Visual Analytics and Imaging Laboratory (VAI Lab)
Computer Science Department, Stony Brook University, NY
Abstract: Current work on using visual analytics to determine causal relations among variables has mostly been based on the
concept of counterfactuals. As such the derived static causal networks do not take into account the effect of time as an indicator.
However, knowing the time delay of a causal relation can be crucial as it instructs how and when actions should be taken. Yet, similar to
static causality, deriving causal relations from observational time-series data, as opposed to designed experiments, is not a
straightforward process. It can greatly benefit from human insight to break ties and resolve errors. We hence propose a set of visual
analytics methods that allow humans to participate in the discovery of causal relations associated with windows of time delay.
Specifically, we leverage a well-established method, logic-based causality, to enable analysts to test the significance of potential
causes and measure their influences toward a certain effect. Furthermore, since an effect can be a cause of other effects, we allow
users to aggregate different temporal cause-effect relations found with our method into a visual flow diagram to enable the discovery of
temporal causal networks. To demonstrate the effectiveness of our methods we constructed a prototype system named DOMINO and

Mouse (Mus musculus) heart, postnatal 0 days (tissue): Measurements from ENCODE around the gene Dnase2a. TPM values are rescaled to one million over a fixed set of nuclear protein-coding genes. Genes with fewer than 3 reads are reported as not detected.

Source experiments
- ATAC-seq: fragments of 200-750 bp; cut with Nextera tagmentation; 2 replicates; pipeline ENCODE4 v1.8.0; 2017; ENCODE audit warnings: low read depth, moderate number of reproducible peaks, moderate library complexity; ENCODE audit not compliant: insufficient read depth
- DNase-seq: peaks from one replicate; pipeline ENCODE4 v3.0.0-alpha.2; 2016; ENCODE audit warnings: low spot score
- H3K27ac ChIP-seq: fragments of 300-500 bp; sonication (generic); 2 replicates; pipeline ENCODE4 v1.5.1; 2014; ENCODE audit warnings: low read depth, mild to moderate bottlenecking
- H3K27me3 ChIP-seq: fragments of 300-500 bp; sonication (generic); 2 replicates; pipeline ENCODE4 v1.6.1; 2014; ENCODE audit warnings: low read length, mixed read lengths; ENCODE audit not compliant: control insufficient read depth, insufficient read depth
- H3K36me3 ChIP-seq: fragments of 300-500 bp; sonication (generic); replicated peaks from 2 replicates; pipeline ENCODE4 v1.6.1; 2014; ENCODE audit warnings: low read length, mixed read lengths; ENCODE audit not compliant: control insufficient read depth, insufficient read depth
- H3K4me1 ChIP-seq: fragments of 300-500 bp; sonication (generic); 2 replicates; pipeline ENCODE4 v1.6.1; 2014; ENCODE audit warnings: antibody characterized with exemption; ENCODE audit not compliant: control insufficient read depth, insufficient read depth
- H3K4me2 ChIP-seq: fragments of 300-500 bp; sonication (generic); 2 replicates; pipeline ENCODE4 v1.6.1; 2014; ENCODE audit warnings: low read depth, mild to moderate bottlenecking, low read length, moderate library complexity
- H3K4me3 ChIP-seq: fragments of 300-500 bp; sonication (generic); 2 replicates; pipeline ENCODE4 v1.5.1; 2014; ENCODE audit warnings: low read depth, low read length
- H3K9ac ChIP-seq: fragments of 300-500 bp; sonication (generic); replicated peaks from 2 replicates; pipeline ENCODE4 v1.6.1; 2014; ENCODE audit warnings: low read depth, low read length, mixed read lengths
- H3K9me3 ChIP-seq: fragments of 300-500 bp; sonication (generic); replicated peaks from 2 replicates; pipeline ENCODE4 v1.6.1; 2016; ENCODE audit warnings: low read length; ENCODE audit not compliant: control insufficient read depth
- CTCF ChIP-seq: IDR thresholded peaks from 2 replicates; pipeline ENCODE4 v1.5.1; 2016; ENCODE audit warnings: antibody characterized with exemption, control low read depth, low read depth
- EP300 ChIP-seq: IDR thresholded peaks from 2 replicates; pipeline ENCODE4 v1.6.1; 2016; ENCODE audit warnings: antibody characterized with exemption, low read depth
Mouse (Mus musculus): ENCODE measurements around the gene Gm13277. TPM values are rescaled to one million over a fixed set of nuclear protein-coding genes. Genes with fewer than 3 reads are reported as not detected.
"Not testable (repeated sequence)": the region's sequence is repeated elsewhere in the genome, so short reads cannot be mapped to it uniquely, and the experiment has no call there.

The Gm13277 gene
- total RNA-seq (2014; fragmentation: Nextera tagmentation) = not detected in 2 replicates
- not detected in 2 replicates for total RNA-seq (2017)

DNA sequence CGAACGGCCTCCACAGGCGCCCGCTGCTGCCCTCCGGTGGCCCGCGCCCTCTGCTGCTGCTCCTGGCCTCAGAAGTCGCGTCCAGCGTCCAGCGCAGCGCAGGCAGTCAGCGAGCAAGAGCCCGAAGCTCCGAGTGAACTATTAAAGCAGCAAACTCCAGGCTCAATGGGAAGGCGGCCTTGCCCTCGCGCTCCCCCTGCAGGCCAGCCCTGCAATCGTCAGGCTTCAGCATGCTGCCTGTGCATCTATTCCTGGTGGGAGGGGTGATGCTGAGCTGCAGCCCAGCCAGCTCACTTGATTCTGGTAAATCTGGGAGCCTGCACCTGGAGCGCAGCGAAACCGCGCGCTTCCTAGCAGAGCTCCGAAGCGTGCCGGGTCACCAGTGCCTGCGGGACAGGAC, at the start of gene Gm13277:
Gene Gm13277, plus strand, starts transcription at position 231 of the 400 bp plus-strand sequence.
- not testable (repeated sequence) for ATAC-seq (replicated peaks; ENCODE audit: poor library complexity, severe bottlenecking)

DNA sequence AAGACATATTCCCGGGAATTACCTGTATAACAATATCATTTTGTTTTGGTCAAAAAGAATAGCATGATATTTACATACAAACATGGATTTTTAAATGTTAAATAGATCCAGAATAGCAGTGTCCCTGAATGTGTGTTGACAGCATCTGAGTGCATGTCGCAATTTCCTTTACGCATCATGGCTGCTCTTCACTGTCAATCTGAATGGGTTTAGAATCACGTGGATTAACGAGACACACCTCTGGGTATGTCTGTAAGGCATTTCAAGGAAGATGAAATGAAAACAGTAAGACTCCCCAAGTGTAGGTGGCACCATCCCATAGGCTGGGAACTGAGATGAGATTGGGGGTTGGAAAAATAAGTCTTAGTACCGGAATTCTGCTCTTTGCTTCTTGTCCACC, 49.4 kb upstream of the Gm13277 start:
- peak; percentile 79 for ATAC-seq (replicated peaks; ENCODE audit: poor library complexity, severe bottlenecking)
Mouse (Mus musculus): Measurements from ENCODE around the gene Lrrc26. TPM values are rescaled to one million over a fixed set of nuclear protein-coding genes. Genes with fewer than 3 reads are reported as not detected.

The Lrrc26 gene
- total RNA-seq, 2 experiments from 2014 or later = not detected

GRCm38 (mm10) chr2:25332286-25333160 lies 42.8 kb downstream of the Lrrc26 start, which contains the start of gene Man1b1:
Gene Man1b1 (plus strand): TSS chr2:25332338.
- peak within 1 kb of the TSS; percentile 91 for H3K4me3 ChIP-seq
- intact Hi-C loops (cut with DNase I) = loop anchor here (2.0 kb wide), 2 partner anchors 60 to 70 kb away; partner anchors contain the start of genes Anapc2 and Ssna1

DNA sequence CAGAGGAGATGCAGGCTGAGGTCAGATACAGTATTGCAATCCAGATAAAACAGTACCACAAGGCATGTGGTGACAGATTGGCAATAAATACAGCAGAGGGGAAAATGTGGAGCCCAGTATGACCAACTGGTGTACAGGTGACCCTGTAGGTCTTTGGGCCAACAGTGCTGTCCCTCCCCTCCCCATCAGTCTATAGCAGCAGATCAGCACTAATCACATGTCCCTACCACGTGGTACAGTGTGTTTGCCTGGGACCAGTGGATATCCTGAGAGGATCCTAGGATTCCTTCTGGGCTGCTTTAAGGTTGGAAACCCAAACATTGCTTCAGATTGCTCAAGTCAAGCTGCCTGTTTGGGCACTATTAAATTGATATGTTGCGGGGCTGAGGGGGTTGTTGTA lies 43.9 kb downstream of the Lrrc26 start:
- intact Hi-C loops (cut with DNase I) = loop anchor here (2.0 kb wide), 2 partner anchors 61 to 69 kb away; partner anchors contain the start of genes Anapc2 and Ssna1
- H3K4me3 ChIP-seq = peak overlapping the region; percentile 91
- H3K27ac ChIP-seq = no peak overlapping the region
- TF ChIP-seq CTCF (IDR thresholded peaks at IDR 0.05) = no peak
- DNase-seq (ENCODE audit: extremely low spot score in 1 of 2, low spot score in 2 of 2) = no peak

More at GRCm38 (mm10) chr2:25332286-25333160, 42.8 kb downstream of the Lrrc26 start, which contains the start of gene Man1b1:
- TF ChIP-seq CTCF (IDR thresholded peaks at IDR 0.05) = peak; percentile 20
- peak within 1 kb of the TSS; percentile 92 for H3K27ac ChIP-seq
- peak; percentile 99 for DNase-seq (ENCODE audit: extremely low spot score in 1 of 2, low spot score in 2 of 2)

showcase it via a number of case studies using real-world datasets. Finally, we also used DOMINO to conduct several evaluations with
human analysts from different science domains in order to gain feedback on the utility of our system in practical scenarios.
Teaser: The below shows the the DOMINO interface analyzing the Air Quality dataset:
The interface consists of (A) the conditional distribution view for manually exploring potential causes of the specified effect, (B) the causal inference panel for the interactive analysis of causal relations under different time delays and significance thresholds, (C) the time sequence view for examining the synchronized time series, and (D) the causal flow chart displaying the established causal relations.
Video: Watch it to get a quick overview:
Paper: J. Wang, K. Mueller, "DOMINO: Visual Causal Reasoning with Time-Dependent Phenomena," IEEE Trans. on Visualization and Computer Graphics, (to appear) 2023 PDF PPT